To justify our earlier statement that we think the Isuzu Ute is the best on the market, we need to take a look at the background to the development of the latest Isuzu D-Max.
Isuzu has been making trucks for years, and is renowned for making extremely tough products. Consequently, when you look at the way the new Ute is designed and manufactured, you can appreciate the strength built in to the product.
Starting with the chassis, it’s a ladder frame style with six cross members on the general range increasing to seven cross members on 4×4 and 4×2 Hi-Ride models.
The front suspension on all models is independent, with the 4×4 using torsion bars, upper and lower wishbones and a stabiliser bar. The rear suspension on 4x4s uses a conventional solid beam axle mounted on semielliptical leaf springs. The steering system is by rack and pinion with engine-speed-sensitive power assistance.
The heart of any ute is its engine, and we reckon that Isuzu has the strongest of any model on sale in Australia.
It’s a 3.0-litre, in-line four-cylinder, turbocharged diesel with a double overhead camshaft design and 16-valves. The power output is 120 kW produced at 3,600 rpm, and the torque rating is 360 Nm at 1,800-2,800 rpm when matched to the manual, and 333 Nm rated from 1,600 to 3,200 rpm when matched to the automatic transmission.
We haven’t yet come across one unhappy Isuzu Ute engine owner, and, bearing in mind the latest engine version is simply a derivative of the same one the company has been using in the previous D-Max and Rodeo, and its light truck range, it’s got all the right recommendations going for it by way of support.
With chain-driven overhead camshafts, you don’t have to worry about breaking rubber V-belts. The valve design features roller rockers and the combustion chambers have a variable swirl system to improve combustion. The turbocharger is a variable geometry unit, and the fuel injection system uses the latest high pressure, common-rail design.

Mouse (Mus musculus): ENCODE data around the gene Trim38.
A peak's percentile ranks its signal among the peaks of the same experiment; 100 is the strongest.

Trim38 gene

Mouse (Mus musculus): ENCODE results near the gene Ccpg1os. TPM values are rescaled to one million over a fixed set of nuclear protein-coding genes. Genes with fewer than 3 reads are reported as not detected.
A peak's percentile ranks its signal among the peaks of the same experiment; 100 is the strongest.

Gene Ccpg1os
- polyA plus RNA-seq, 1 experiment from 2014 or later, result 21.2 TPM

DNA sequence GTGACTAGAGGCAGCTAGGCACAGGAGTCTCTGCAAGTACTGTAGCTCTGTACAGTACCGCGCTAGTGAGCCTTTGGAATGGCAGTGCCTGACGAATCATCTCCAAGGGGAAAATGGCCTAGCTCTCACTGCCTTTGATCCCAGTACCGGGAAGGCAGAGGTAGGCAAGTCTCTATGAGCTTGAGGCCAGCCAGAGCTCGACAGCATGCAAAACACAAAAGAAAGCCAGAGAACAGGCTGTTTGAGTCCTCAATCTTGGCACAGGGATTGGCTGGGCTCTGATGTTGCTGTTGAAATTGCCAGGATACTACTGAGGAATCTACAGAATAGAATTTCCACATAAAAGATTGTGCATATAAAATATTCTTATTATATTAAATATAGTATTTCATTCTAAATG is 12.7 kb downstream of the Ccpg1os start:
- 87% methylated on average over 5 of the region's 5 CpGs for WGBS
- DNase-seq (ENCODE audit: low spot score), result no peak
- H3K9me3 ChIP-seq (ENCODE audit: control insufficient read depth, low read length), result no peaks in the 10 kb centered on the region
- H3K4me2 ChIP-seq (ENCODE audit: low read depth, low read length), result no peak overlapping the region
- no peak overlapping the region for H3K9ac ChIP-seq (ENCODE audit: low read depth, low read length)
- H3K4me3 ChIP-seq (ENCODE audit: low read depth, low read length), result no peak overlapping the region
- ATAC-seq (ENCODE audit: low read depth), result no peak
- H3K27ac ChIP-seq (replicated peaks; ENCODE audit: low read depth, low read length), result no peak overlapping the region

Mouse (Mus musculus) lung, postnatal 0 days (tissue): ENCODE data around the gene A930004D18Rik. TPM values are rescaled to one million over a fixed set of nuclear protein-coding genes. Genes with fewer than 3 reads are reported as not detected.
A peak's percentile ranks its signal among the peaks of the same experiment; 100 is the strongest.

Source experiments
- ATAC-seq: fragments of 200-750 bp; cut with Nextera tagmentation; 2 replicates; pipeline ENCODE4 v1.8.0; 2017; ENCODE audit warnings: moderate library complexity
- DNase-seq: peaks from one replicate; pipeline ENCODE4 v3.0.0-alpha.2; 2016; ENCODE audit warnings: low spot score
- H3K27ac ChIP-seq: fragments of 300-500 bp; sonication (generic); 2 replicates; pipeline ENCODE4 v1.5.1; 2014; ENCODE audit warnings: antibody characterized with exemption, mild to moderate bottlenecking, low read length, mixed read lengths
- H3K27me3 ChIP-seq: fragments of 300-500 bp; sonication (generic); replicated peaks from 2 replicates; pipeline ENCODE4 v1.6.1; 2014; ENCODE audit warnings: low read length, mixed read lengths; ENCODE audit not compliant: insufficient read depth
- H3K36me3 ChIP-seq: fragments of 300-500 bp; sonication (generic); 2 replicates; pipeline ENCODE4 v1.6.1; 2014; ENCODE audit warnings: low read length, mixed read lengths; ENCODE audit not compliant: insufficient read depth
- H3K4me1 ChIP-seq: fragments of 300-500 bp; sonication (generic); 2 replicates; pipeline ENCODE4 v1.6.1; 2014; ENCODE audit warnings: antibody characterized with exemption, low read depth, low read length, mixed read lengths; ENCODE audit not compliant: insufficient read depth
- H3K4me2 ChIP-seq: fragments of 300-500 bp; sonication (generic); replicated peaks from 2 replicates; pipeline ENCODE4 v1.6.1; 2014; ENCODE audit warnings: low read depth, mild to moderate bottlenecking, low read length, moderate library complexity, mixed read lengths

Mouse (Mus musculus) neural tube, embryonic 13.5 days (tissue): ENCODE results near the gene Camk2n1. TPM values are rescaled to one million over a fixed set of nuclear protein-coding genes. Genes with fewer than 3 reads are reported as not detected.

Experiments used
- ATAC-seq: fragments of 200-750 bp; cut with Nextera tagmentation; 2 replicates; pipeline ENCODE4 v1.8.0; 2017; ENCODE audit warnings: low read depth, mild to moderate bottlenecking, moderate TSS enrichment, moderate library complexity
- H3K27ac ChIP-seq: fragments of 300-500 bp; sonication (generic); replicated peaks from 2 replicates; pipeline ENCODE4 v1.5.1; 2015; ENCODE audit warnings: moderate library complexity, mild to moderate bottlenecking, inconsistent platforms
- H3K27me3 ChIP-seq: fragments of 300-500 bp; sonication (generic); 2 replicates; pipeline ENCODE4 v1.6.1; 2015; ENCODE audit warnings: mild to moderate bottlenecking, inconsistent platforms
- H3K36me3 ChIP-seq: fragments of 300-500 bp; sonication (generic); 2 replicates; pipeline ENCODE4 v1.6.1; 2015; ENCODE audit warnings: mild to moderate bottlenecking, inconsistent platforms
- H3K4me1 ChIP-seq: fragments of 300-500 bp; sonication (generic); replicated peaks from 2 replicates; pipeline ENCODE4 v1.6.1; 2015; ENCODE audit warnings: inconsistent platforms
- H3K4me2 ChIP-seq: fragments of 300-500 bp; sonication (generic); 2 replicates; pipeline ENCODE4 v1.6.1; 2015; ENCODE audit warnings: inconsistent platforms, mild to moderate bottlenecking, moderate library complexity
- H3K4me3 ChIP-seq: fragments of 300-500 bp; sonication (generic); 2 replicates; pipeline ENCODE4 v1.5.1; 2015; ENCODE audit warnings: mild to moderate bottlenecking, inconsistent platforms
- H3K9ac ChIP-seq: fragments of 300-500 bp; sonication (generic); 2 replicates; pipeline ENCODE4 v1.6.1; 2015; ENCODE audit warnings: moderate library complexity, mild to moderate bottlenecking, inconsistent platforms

The big difference, though, is how the engine delivers its power and torque. It feels tougher than anything else on the market, and its strength enables it to hold a ratio longer on a steep climb. It also shows this strength at low speeds when off-road and carrying a full payload.
Isuzu fits something it calls first gear stall saver, which brings in electronic engine control when in first gear, low range. Ease your foot off the clutch and the engine just idles the ute up from wherever you happen to be, even up the steepest gradients, and never seeming to miss a beat or stall. It works really well, even when fully laden, and is streets ahead of the competition in this category in delivering the engine torque through to all four wheels.
The other great strength of the Isuzu 3.0-litre diesel is that of fuel efficiency. The combined fuel consumption for the 4×2 versions is 7.9 l/100 km, and this rises to 8.4 l/100 km for the LS 4×4 manual. Exhaust emissions for the Euro IV rated engine come in at 208 and 237 g/km respectively.
When you deal with Isuzu design, you deal with years of engineering experience. The one thing you don’t get is marketing people dictating towing claims the engineers don’t like. For example, a braked trailer weighing up to 3,000 kg, and no more, gets the thumbs up for the Isuzu LS. That’s a safe level, and one that will minimise the risk of accidents when towing on the highway. In our view, the manufacturers claiming high levels, such as 3,500 kg and above for vehicles that tare off at a maximum of around 1,800 kg, should be personally responsible for any resulting accident claim.
So, if you want a ute that feels strong, is strong, and will remain that way, check out the Isuzu D-Max. It’s our choice, and we reckon it might soon be yours.